Iraqi concealment mechanism that was hiding the weapons, because the tactic
that I felt would succeed was that we needed to break through that
concealment, identify it, recognize it, break through it to get to the
weapons.  As long as we were chasing the weapons that concealment mechanism
would always be
one step ahead of us. This was very controversial. This was very
confrontational. This was very contentious. It was somewhat successful, but
it was escalating tensions and the Security Council wasn't able politically
to keep pace with what we were doing, even though everything we did
conformed with the mandate given by the Security Council.  I never once
deviated from that mandate. When you say I was supporting US goals, the
answer is "no" -- the US goals were regime removal. I was a US citizen
working for the UN conforming to the UN mandate. But that mandate started
getting blurred with US policy. I never did regime removal, I never did
sanctions continuation; what I did was arms inspection. I don't believe that
there should be a linkage between economic sanctions and arms control -- the
two don't mix.  It's bad policy to put on economic sanctions, period -- you
are making the wrong people suffer.  But that's the decision someone else
made. Our job was to disarm Iraq as quickly as possible.  My job was to find
weapons -- we undertook an intensive intelligence campaign to gather
information on where these weapons were. Then we needed to send inspections
teams to Iraq to find these weapons.  The US didn't like that. Simply put:
they didn't want that kind of resolution because if you disarm Iraq you lift
the sanctions. The last think the US wanted to do was lift sanctions.
Sanctions are a vehicle of containment.  The accelerated inspection work
that we were trying to carry out ran afoul of US national security interests
as set forth by this Administration.  I had a problem with the inspection
process being used by the US to serve its interests rather than the
interests of the world community which created UNSCOM.  I didn't want to
delay inspections or carry out half-baked inspections, which would give the
US and others an excuse to prolong economic sanctions, because I, like other
Americans, am not into killing kids.  UNSCOM took advantage of this very
strong resolution which gave us sweeping capability to go after the regime,
not by removing it, but by getting into the mindset of Saddam's inner circle
who were the ones directly responsible for the movement of weapons.  To go
after that regime we had to get into their minds - what they did, how they
thought. We were the only ones in the world capable of getting into the
mindset of Saddam's inner circle, and the US used that. They put pressure on
Richard Butler, who should go down in history as one of the most duplicitous
people in the history of the United Nations. This is a man who is supposed
to be an international civil servant, who sold out to the US from the very
beginning and then lied about it repeatedly.  Butler did more to destroy
UNSCOM than anybody. Butler allowed UNSCOM to be used by the United States
and others to achieve objectives which had nothing to do with the Security
Council mandate.  That's why I resigned. I just wasn't really part of that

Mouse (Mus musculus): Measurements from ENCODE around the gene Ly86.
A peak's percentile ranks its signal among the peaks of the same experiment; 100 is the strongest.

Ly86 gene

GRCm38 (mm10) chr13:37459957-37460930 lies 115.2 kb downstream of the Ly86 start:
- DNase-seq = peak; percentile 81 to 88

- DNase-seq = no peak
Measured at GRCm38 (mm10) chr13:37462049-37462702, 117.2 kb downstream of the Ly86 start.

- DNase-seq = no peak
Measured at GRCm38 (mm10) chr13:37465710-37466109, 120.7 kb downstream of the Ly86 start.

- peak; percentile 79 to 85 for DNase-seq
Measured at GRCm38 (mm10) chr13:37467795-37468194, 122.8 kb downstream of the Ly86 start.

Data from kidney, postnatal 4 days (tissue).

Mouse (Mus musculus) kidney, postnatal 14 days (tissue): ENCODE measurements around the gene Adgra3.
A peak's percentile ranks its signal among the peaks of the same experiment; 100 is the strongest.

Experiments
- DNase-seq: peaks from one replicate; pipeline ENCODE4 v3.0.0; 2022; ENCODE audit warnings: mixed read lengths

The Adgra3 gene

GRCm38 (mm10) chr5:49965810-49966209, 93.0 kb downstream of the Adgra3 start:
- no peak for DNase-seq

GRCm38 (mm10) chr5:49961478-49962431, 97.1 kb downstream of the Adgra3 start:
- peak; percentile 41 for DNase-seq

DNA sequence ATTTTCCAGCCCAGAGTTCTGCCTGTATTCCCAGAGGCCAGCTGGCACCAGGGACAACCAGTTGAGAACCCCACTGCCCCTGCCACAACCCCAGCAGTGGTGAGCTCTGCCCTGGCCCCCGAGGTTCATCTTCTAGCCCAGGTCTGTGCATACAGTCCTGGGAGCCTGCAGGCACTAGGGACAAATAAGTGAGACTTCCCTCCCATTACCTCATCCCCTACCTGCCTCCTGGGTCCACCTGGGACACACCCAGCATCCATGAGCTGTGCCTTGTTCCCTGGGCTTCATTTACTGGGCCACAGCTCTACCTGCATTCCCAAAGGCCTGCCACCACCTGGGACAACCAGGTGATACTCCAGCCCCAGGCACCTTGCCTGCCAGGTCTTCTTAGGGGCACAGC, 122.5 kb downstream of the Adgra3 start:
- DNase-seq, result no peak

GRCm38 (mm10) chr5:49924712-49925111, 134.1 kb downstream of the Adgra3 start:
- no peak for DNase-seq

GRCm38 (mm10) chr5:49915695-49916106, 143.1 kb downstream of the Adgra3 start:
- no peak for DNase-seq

game.  Then I decided to speak out because I felt like everything we were
doing was moving in the wrong direction. We had to get back on track to what
the Security Council mandate is, and then confront the Security Council with
the question, "Is it working?"  Don't blame us -- the inspectors -- we're
doing the job.  It's obvious that the Iraqis are not going to comply to the
level at which you want them to comply, so maybe it's time for the Security
Council to re-evaluate what it is they want to accomplish in Iraq. I really
think its time to approach Iraq's disarmament as qualitative disarmament.
There is no doubt that they're hiding stuff from the weapons inspectors.
What they're hiding are drawings, blueprints, some components, some
material. I call it seed stock. It's the stuff you could put on the back of
the truck, move it out to the farm, and then at some point, you can plant it
and use it as a base to reconstitute weapons. Even in ballistic missiles,
you have components that can be used to build the missile at a later date,
but by themselves they do not constitute an operational ballistic missile.
By themselves, the biological capability and chemical capability are not
chemical weapons or biological weapons programs. When you ask the question,
"Does Iraq possess militarily viable biological or chemical weapons?" the
answer is "NO!" It is a resounding "NO".  Can Iraq produce today chemical
weapons on a meaningful scale? No! Can Iraq produce biological weapons on a
meaningful scale? No! Ballistic missiles? No!  It is "no" across the board.
So from a qualitative standpoint, Iraq has been disarmed.  Iraq today
possesses no meaningful weapons of mass destruction capability. The danger
is in pursuing this quantitative disarmament effort. We are pushing Iraq
towards having no alternative but the reconstitution of its weapons program.
Why? One, Iraq is faced with the most powerful enemy in the world -- the
United States. They'll never be able to match us conventionally. Never. The
only way they'll be able to leverage whatever power they have, regionally,
is through weapons of mass destruction. Two, while we're on our single